21.4 RTL Inverter .................................... 379
21.5 Four-Bit Binary Adder (Bipolar) ......................... 380
21.6 Four-Bit Binary Adder (MOS) .......................... 382
21.7 Transmission-Line Inverter ............................ 383
20 CONTENTS
22 Statistical circuit analysis 385
22.1 Introduction .................................... 385
22.2 Using random param(eters) ............................ 385
22.3 Behavioral sources (B, E, G, R, L, C) with random control ........... 387
22.4 ngspice scripting language ............................ 388
22.5 Monte-Carlo Simulation ............................. 389
22.5.1 Example 1 ................................ 389
22.5.2 Example 2 ................................ 391
22.5.3 Example 3 ................................ 391
22.6 Data evaluation with Gnuplot ........................... 391
23 Circuit optimization with ngspice 395
23.1 Optimization of a circuit ............................. 395
23.2 ngspice optimizer using ngspice scripts ..................... 396
23.3 ngspice optimizer using tclspice ......................... 396
23.4 ngspice optimizer using a Python script ..................... 396
23.5 ngspice optimizer using ASCO .......................... 396
23.5.1 Three stage operational amplifier ..................... 397
23.5.2 Digital inverter .............................. 398
23.5.3 Bandpass ................................. 400
23.5.4 Class-E power amplifier ......................... 400
24 Notes 401
24.1 Glossary ...................................... 401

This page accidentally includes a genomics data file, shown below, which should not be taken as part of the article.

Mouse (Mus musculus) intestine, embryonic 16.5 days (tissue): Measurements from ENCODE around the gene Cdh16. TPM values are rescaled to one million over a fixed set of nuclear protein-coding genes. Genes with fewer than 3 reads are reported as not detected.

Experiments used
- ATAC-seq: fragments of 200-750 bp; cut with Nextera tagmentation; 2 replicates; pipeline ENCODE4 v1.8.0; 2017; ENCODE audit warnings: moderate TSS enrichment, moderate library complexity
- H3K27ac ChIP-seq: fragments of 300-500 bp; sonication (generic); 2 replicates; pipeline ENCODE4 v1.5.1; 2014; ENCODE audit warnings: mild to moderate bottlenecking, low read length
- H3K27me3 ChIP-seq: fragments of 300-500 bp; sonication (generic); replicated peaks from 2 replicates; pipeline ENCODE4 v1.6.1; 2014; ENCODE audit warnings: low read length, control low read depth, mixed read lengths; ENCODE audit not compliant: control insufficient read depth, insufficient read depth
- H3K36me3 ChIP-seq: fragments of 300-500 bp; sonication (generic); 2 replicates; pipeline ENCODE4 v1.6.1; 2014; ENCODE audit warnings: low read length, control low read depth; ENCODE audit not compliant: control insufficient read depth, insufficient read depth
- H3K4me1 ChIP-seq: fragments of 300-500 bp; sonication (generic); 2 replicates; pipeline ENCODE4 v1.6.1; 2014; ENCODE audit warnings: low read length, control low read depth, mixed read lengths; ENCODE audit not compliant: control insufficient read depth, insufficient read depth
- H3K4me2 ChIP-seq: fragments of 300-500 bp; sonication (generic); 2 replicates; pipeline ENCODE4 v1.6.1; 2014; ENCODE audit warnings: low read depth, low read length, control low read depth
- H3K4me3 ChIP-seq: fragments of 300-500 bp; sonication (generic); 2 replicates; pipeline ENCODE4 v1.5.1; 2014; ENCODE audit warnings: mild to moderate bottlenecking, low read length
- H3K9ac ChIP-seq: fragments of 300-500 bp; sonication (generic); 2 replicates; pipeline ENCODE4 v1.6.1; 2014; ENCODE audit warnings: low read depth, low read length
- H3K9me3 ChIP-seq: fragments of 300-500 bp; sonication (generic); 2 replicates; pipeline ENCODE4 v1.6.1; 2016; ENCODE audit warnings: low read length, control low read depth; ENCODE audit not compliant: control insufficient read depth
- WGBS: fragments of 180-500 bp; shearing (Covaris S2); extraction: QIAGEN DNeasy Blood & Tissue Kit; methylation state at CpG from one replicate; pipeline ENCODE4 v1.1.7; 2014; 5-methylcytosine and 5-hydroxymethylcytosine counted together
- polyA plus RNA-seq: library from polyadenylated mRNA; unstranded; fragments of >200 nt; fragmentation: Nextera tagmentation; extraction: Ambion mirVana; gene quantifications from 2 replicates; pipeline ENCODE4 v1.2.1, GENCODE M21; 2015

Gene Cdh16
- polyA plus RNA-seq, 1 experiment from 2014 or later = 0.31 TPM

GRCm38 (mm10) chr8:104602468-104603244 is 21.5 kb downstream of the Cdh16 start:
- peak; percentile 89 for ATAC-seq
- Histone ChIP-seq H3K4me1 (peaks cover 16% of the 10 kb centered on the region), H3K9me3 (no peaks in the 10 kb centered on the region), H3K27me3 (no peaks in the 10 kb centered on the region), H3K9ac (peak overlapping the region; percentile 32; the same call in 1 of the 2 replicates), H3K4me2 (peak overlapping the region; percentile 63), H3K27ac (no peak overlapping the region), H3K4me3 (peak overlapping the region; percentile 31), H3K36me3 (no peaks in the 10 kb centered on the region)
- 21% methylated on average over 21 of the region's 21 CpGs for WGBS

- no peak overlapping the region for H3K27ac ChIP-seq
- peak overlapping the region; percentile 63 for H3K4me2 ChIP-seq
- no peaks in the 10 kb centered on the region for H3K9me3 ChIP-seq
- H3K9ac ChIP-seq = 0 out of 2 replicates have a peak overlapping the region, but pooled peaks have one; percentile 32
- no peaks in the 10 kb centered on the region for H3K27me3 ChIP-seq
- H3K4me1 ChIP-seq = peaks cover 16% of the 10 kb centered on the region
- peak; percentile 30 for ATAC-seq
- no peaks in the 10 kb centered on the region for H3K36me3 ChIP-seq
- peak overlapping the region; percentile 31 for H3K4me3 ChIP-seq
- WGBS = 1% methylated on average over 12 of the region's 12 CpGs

24.2 Acronyms and Abbreviations ........................... 402
II XSPICE Software User’s Manual 405
25 XSPICE Basics 407
25.1 ngspice with the XSPICE option ......................... 407
25.2 The XSPICE Code Model Subsystem ...................... 407
25.3 XSPICE Top-Level Diagram ........................... 408
26 Execution Procedures 409
26.1 Simulation and Modeling Overview ....................... 409
26.1.1 Describing the Circuit .......................... 409
26.2 Circuit Description Syntax ............................ 415
26.2.1 XSPICE Syntax Extensions ....................... 415
26.3 How to create code models ............................ 417
CONTENTS 21
27 Example circuits 421
27.1 Amplifier with XSPICE model “gain” ...................... 421
27.2 XSPICE advanced usage ............................. 423
27.2.1 Circuit example C3 ............................ 423
27.2.2 Running example C3 ........................... 426
28 Code Models and User-Defined Nodes 431
28.1 Code Model Data Type Definitions ........................ 432
28.2 Creating Code Models .............................. 432